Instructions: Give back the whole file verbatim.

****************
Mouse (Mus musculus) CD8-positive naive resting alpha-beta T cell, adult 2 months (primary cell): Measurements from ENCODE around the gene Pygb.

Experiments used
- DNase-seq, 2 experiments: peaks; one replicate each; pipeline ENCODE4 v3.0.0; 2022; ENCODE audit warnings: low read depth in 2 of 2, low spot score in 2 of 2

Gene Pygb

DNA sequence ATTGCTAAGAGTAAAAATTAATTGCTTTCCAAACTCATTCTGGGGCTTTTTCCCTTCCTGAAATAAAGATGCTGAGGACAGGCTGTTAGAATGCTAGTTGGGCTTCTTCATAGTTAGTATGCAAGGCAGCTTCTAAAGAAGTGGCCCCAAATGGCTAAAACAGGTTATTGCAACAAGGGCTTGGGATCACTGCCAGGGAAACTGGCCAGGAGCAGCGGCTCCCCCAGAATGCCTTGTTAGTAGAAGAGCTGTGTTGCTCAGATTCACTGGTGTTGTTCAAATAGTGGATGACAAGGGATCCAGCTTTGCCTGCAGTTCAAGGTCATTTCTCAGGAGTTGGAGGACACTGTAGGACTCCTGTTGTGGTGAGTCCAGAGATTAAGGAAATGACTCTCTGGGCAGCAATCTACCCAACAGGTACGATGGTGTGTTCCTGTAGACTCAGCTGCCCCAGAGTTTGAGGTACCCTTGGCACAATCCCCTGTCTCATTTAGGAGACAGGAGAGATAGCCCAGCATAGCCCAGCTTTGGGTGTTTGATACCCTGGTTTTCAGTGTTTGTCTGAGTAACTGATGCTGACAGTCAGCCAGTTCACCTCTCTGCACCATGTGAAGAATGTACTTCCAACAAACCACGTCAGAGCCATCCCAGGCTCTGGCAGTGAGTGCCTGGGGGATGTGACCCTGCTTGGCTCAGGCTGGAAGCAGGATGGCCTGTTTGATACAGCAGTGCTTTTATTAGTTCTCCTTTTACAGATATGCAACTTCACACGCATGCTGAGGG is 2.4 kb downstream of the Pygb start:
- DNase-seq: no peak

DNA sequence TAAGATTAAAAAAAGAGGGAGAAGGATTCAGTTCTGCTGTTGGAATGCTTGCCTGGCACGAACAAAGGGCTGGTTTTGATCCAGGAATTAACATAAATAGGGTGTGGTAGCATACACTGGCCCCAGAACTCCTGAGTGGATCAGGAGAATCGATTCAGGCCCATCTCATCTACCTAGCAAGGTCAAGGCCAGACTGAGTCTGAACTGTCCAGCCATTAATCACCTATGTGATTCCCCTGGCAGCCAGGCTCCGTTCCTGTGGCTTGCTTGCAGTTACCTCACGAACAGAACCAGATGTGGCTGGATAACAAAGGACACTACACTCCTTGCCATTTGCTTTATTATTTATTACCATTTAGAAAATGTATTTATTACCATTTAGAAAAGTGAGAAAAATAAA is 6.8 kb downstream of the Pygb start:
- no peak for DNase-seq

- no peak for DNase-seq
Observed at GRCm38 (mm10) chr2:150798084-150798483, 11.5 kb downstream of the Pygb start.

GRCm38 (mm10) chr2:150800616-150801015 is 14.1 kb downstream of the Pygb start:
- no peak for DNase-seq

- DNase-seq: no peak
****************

Mouse (Mus musculus) CD8-positive naive resting alpha-beta T cell, adult 2 months (primary cell): Measurements from ENCODE around the gene Pygb.

Experiments used
- DNase-seq, 2 experiments: peaks; one replicate each; pipeline ENCODE4 v3.0.0; 2022; ENCODE audit warnings: low read depth in 2 of 2, low spot score in 2 of 2

Gene Pygb

DNA sequence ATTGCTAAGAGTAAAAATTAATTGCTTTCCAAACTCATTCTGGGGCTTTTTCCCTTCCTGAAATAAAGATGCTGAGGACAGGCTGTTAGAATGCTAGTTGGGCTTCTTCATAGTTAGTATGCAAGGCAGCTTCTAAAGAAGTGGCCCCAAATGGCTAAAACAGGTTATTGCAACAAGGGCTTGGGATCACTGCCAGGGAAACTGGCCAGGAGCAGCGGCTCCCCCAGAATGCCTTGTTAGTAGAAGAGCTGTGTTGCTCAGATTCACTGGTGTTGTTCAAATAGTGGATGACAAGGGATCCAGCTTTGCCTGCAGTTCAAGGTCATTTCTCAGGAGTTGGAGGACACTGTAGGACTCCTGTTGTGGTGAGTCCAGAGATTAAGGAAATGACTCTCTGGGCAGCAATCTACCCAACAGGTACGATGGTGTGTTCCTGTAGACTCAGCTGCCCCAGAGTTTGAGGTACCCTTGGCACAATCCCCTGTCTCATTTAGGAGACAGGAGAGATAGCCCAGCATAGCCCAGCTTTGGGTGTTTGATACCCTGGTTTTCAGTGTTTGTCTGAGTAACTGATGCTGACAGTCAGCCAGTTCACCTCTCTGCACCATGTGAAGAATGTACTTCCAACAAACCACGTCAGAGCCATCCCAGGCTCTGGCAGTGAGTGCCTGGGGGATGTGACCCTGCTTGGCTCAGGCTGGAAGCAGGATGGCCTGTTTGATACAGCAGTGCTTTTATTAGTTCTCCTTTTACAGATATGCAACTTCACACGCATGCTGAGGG is 2.4 kb downstream of the Pygb start:
- DNase-seq: no peak

DNA sequence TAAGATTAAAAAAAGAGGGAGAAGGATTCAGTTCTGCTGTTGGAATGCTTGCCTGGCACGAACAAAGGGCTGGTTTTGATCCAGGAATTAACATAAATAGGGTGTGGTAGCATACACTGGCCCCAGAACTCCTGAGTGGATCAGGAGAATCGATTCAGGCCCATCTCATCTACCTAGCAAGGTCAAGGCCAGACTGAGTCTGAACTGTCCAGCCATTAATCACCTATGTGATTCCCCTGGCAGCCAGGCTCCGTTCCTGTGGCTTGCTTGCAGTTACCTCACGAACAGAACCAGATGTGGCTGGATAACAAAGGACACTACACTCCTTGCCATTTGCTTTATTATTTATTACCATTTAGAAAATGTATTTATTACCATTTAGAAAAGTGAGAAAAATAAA is 6.8 kb downstream of the Pygb start:
- no peak for DNase-seq

- no peak for DNase-seq
Observed at GRCm38 (mm10) chr2:150798084-150798483, 11.5 kb downstream of the Pygb start.

GRCm38 (mm10) chr2:150800616-150801015 is 14.1 kb downstream of the Pygb start:
- no peak for DNase-seq

- DNase-seq: no peak